Changes to Immigration Could Hurt Employment

Changes to Immigration Could Hurt Employment

By Julianne Fitzgerald
On 10 Feb, 2017

    Chain migration is a term to describe a pattern of migration where immigrants go from town to town or state to state, usually following seasonal work. Enter the RAISE Act, “Reforming American Immigration for Strong Employment” proposed by republican senators Tom Cotton and David Purdue, which promises to reduce the total number of green cards issued annually by half. The two senators claim that by cutting the total green cards issued down to 500 thousand per year, we would be returning “to our normal levels of legal immigration will help improve the quality of American jobs and wages”, Senator Cotton, during an interview.

    At the Gallardo Law Firm, we are prepared to handle immigration law cases, including obtaining a green card. We may be running out of time for getting the process going for those who are already in the country but have never begun the process of legal residency. Now is the time to get the legal process started, before immigration reform closes our borders if not permanently, for the next four years. The president has vowed to take a tough stance on immigration, which can negatively impact families here in our native Miami. The bill proposed by the senators would limit the ability of new citizens to sponsor any family member other than husbands, wives, or children under the age of 18.

    The bill also includes provisions to eliminate a green card lottery which originated in the ‘90’s at countries from which few people immigrate from. Echoing President Trump, the bill would halt refugee resettlement and restrict the total number of refugees allowed into the country to less than 50 thousand per year. The RAISE Act has one positive component: it would introduce a new temporary visa for the parents of citizens residing in the country who are in need of a caretaker. Said caretaker would be able to renew their visas, but under the condition they do not seek employment or receive government assistance, further oppressing three groups of people: minorities, the elderly, and immigrants.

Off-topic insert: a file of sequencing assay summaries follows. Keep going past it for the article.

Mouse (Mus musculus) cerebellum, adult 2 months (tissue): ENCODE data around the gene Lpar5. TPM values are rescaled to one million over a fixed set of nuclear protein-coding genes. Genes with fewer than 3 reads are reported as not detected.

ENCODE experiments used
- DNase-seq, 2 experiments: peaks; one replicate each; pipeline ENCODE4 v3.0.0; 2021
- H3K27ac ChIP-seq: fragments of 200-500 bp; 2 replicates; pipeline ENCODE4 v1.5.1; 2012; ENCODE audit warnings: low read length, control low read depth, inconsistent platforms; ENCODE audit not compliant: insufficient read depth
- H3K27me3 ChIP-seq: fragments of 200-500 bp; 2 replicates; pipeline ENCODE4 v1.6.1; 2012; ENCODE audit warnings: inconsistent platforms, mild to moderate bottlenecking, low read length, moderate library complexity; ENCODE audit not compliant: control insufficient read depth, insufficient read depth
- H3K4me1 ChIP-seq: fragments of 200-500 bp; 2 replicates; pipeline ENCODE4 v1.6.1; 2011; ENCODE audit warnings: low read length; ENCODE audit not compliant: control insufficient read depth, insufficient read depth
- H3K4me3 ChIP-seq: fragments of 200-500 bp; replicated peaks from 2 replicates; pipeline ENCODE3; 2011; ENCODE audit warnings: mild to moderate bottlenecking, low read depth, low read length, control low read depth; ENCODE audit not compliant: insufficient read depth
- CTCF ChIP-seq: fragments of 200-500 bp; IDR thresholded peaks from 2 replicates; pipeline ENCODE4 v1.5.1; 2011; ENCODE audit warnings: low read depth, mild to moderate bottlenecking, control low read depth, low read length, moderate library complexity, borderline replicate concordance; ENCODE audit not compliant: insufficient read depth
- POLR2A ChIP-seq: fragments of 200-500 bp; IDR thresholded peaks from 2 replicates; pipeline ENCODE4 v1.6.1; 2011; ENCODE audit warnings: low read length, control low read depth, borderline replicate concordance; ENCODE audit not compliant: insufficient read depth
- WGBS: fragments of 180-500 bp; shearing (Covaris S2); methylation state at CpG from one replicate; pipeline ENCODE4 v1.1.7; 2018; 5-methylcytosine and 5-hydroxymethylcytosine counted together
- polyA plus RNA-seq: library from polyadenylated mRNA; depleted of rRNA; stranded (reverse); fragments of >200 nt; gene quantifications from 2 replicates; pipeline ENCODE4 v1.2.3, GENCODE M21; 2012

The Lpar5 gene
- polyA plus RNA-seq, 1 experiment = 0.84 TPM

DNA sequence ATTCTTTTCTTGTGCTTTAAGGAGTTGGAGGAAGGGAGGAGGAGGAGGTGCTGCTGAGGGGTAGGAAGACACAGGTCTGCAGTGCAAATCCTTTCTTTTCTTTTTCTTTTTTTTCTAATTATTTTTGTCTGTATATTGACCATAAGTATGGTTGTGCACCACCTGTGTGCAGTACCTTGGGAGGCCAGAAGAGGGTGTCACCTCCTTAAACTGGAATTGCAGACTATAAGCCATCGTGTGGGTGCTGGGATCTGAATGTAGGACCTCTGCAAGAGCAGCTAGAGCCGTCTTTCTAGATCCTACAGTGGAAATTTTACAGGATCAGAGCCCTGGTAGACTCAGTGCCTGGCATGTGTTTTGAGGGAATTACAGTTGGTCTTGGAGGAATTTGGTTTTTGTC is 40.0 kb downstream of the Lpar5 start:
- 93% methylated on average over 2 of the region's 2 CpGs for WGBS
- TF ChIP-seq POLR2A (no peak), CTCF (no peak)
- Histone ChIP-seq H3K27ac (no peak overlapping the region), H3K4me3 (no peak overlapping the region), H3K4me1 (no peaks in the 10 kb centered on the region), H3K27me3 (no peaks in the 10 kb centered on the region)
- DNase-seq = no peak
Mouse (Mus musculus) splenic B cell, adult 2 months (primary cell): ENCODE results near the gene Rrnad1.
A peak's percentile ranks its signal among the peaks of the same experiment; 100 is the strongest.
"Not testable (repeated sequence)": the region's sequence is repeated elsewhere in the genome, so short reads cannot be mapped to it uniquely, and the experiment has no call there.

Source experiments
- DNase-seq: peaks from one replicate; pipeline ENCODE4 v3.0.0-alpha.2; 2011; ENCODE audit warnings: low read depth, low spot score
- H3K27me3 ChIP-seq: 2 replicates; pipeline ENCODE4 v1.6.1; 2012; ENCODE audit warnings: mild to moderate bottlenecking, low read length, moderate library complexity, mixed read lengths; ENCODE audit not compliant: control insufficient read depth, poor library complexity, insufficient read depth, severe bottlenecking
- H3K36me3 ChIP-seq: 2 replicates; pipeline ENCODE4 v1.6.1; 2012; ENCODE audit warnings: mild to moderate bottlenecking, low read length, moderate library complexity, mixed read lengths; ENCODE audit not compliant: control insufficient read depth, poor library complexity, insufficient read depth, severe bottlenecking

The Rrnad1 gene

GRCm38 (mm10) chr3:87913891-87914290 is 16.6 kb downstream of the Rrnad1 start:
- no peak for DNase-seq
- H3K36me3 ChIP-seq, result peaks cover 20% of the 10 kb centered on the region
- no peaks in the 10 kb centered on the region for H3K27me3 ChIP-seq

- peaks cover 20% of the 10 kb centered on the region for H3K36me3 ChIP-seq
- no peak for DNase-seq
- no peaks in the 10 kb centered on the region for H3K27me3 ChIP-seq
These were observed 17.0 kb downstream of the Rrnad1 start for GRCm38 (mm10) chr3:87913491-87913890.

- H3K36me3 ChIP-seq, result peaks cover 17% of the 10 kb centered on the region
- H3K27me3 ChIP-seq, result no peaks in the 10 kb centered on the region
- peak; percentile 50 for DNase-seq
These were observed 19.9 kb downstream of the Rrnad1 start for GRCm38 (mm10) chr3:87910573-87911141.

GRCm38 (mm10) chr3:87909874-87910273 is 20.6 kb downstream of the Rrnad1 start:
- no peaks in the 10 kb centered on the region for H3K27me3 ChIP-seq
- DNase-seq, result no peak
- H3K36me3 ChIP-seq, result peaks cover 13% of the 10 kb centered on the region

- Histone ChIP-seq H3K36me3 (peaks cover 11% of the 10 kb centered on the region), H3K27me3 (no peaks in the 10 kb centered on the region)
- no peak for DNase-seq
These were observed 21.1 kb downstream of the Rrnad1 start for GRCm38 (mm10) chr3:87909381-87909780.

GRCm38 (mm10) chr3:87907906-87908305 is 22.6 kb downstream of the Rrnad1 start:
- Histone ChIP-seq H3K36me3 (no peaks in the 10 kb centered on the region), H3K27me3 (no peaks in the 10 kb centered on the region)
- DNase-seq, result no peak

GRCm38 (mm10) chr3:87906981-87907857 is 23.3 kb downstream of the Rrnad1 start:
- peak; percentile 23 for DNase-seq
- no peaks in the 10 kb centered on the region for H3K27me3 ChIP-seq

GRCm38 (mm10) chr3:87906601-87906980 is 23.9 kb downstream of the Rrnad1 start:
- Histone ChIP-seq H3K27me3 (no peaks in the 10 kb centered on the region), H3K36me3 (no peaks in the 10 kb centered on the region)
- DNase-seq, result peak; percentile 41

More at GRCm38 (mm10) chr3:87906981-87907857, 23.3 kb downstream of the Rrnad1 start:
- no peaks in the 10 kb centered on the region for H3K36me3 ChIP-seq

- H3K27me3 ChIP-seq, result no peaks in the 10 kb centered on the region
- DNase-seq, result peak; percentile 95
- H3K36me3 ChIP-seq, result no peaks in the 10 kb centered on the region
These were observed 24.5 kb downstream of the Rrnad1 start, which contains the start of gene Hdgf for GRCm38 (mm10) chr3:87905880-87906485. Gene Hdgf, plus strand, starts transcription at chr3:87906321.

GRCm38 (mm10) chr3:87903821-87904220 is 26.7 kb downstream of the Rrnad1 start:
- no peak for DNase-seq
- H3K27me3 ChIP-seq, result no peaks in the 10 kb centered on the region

The bill sites employment and minimum wage as a reason to curtail immigration, when in reality many of the chain migrants whom they chose as scape goats often work for long hours in dismal conditions, and make well below the national minimum wage. The team of employment attorneys at the Gallardo Law Firm has defended many people whose employers exploited their immigrant status, refused to pay wages, unpaid overtime, and wrongful terminations, among many others. If you or a loved one needs the counsel of a seasoned Employment Attorney, contact the Gallardo Law Firm and schedule a consultation.

    This isn’t the first time immigrants are targeted and blamed for stagnant wages, and the way things are going it won’t be the last. Some speculators are calling the bill draconian, while other pundits say that in order for the bill to pass, amnesty must be granted to those already residing in the United States. It’s too early to tell what will happen with the RAISE Act, but one thing is certain; if you or a loved one has any doubts about their immigrant status, visas, green cards, or employment law, now is the time to contact the immigration attorneys at the Gallardo Law Firm for a consultation.